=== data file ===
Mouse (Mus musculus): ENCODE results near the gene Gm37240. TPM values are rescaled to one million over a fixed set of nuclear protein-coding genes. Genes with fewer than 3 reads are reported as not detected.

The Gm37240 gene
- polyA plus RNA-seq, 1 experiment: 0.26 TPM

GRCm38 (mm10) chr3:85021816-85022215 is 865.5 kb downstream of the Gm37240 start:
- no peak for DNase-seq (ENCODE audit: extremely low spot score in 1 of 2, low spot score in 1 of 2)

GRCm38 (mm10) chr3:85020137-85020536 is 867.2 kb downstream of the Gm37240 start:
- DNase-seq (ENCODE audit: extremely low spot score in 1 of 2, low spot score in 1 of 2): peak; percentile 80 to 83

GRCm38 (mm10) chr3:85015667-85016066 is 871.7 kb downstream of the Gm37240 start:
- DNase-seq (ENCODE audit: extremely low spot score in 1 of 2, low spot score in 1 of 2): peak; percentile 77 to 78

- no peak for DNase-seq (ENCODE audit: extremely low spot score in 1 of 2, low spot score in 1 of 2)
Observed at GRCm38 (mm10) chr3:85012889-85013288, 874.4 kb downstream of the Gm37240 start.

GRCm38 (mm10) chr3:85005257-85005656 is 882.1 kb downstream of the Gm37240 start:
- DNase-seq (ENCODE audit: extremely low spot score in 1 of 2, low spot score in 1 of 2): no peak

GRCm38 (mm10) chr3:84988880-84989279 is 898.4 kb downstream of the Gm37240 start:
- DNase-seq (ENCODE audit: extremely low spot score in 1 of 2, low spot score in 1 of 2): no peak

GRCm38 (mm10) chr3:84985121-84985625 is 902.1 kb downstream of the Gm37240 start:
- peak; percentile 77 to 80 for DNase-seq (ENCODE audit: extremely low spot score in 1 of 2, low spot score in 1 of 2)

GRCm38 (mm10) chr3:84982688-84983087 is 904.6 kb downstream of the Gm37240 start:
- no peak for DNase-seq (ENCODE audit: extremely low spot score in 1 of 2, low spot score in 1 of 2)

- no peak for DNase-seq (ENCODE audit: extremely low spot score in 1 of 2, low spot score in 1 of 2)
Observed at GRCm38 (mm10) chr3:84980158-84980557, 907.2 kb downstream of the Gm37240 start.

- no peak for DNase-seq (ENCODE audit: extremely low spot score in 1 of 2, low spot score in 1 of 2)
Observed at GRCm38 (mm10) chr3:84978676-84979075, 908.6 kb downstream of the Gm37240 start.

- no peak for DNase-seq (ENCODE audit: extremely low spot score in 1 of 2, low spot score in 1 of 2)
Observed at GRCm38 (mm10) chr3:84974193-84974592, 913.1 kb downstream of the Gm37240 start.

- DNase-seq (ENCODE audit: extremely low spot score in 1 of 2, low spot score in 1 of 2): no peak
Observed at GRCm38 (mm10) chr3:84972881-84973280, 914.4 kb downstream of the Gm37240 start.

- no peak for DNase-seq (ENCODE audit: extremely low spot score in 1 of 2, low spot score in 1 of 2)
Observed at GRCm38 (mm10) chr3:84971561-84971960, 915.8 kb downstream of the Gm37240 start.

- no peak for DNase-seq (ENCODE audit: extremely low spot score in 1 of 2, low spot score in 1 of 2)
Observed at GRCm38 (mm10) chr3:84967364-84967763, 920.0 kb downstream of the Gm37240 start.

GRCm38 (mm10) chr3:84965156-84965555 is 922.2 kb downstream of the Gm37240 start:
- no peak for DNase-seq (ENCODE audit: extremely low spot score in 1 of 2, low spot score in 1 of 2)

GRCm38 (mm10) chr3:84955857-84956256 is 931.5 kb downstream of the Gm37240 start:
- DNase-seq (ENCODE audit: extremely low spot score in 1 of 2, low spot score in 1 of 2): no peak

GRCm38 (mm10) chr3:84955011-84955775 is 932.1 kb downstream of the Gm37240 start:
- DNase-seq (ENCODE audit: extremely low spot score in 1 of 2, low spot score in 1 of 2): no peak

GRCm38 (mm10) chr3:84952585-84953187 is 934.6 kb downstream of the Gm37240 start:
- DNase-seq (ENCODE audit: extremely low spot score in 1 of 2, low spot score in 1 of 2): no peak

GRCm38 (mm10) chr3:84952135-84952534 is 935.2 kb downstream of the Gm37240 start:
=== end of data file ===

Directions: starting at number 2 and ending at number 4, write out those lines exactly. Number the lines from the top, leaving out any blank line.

The Gm37240 gene
- polyA plus RNA-seq, 1 experiment: 0.26 TPM

GRCm38 (mm10) chr3:85021816-85022215 is 865.5 kb downstream of the Gm37240 start: